Canadians make compelling case

The takeover battle for Warrnambool Cheese and Butter has turned into a corporate Gordian knot, but the level of complexity is different depending on who is looking at it.

The takeover battle for Warrnambool Cheese and Butter has turned into a corporate Gordian knot, but the level of complexity is different depending on who is looking at it.

It throws up complications for the new Treasurer, Joe Hockey, because one of the bidders, the Murray Goulburn co-operative, is styling itself as the Australian national champion in the dairy industry.

The Australian Competition and Consumer Commission examined a proposal by Murray Goulburn to take over Warrnambool in 2010, and its preliminary view was that a takeover would substantially lessen competition for the acquisition of milk from dairy farmers in south-western Victoria and south-eastern South Australia.

In its second run at Warrnambool against rival bidders Saputo of Canada and Bega Cheese, Murray Goulburn has lobbed a bid of $7.50 a share cash, and put its case to the Australian Competition Tribunal, where it can argue that the takeover would have national interest benefits that would outweigh any ACCC opposition, should any emerge.

The tribunal will take time to make up its mind, however. It has at least three months to make a decision and can extend the process, and Saputo has already responded to Murray Goulburn by sweetening its cash offer from

$7 a share to $8 a share. Murray Goulburn might match or beat Saputo, but its first task is to slow the process.

It was in the national interest for the Foreign Investment Review Board to deliver a decision on a Saputo acquisition of Warrnambool until the public benefits of a Murray Goulburn takeover had been considered by the competition tribunal, Murray Goulburn said after Saputo lifted its bid to $8 a share.

Foreign investment reviews are not known for being rapid. The US agri-business group Archer Daniels Midland has been waiting seven months for a decision on its takeover offer for GrainCorp, for example.

That deal is taking time, however, because it directly raises issues of national interest by lifting an already high level of foreign ownership of the grain handling industry in Australia, and placing ownership of eastern-seaboard port infrastructure into ADM's hands. Lobbying for and against the deal has been intense, and Hockey has extended the deadline for a verdict until mid-December.

Murray Goulburn's argument is not that a Saputo offer should be blocked. It is that the national champion argument will be sidelined if the Saputo foreign investment decision pre-empts the competition tribunal review of the Murray Goulburn offer.

The implication, however, is that if the foreign investment decision on Saputo's offer is ready before the competition assessment of Murray Goulburn's offer is completed, the Saputo decision should be delayed, and that's a level of intervention Hockey will think about very carefully. Murray Goulburn has a case to argue, but it doesn't automatically follow that another bid should be held up to allow it to happen.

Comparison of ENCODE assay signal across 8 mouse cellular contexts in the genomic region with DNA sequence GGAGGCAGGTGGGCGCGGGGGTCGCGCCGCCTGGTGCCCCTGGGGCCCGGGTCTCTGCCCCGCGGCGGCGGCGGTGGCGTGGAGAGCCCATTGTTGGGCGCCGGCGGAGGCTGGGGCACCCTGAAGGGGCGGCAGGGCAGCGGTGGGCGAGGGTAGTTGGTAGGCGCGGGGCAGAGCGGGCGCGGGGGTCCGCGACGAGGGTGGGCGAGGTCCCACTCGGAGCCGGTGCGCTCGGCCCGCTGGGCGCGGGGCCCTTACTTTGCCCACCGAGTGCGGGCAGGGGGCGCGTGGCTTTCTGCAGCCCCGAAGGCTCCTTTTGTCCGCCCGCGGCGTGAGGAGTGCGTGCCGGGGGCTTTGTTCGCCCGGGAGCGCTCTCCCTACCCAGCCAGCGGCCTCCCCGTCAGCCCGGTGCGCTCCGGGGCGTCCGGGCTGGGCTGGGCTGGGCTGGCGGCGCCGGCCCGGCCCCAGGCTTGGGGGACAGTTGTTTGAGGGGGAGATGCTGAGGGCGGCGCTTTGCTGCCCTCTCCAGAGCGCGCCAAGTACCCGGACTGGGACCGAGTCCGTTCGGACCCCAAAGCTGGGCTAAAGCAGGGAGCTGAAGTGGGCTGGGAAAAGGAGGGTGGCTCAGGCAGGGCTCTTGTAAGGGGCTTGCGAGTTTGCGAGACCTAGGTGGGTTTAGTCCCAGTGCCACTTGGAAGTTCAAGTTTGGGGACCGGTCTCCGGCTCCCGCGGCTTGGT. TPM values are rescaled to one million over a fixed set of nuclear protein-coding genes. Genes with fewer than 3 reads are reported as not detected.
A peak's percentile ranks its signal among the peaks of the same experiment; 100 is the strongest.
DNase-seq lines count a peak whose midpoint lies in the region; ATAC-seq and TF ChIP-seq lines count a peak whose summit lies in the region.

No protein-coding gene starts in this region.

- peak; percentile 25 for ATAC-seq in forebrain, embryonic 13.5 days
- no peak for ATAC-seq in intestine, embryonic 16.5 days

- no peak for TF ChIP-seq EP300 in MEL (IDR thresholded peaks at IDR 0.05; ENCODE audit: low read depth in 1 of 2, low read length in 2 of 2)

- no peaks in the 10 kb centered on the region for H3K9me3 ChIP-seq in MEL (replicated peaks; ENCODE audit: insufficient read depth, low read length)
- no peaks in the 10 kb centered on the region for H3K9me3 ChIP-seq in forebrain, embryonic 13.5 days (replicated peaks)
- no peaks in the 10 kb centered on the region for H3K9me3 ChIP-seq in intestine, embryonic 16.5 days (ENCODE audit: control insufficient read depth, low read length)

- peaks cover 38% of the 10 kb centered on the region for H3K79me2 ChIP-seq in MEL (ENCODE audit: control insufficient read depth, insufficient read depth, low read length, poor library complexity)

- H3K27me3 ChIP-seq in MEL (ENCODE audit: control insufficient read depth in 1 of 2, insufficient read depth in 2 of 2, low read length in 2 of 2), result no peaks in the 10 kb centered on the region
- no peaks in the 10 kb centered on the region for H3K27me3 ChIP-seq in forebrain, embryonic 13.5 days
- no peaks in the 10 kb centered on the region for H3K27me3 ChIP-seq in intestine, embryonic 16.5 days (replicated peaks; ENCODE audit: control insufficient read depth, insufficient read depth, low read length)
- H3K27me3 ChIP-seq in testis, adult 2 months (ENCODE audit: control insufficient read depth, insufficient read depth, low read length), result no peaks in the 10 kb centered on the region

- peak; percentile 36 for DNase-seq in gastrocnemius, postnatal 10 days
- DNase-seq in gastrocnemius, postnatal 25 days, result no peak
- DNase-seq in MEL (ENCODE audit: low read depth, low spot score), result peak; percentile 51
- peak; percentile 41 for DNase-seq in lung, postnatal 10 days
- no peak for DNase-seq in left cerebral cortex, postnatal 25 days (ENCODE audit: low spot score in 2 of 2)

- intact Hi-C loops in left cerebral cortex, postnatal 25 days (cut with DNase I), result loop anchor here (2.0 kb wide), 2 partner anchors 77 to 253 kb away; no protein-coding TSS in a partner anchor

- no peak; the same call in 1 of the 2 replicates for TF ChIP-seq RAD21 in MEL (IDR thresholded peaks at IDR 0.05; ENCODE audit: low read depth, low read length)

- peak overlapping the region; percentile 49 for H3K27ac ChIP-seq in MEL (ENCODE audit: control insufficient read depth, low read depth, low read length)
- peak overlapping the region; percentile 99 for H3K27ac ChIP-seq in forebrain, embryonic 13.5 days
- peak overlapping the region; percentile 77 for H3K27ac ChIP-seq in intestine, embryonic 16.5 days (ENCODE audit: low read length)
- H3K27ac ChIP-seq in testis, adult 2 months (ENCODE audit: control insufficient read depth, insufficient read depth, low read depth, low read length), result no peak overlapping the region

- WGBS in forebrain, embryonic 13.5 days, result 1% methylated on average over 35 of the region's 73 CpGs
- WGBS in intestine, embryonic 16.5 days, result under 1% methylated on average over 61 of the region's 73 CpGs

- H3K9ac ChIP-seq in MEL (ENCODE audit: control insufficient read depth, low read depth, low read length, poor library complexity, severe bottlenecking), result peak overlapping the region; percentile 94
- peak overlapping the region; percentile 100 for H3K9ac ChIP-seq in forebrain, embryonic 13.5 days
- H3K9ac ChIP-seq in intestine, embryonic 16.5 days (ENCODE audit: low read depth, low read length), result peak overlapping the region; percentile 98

Kirin, of Japan's local brewing, wine, fruit juice and dairy conglomerate Lion, also entered the arena on Tuesday when it paid up to $9.25 a share for a 10 per cent stake in Warrnambool.

Its view on the battle is different. It does not intend to bid, but has a commercial relationship with Warrnambool that it needs to protect. Warrnambool is the supplier of some of its mainstream cheese brands including Cracker Barrel and Coon.

With Bega on the Warrnambool register with 18 per cent and Murray Goulburn on board with 17 per cent, its leverage derives from its ability to help deliver control by accepting one of the offers.

Its leverage is greatest with Saputo, because the Canadian group begins with no shares and will not meet its minimum acceptance condition of 50 per cent if Lion, Bega and Murray Goulburn all retain their stakes.

The view of the battle that Warrnambool's dairy farmer suppliers have is different again. Many of them are Warrnambool shareholders, but milk supply is their most important issue.

They are naturally wary of a foreign bid, but their assessment of the offers is going to involve the same issues the ACCC raised in 2010 when it expressed concern about Murray Goulburn's first takeover proposal.

A successful bid by Murray Goulburn would reduce the number of buyers for their milk, and some will be concerned that the debt Murray Goulburn is taking on to finance the offer will be supported by lower prices at the farm gate.

Murray Goulburn's answer to those concerns will involve an explanation of a second phase of its plan - a post-takeover public listing that sees equity issued and gearing reduced.

For the farmers and arguably for Lion, however, Saputo somewhat counter-intuitively offers a simple outcome: a change of control, but maintenance of the existing matrix of competing buyers and industry partners.

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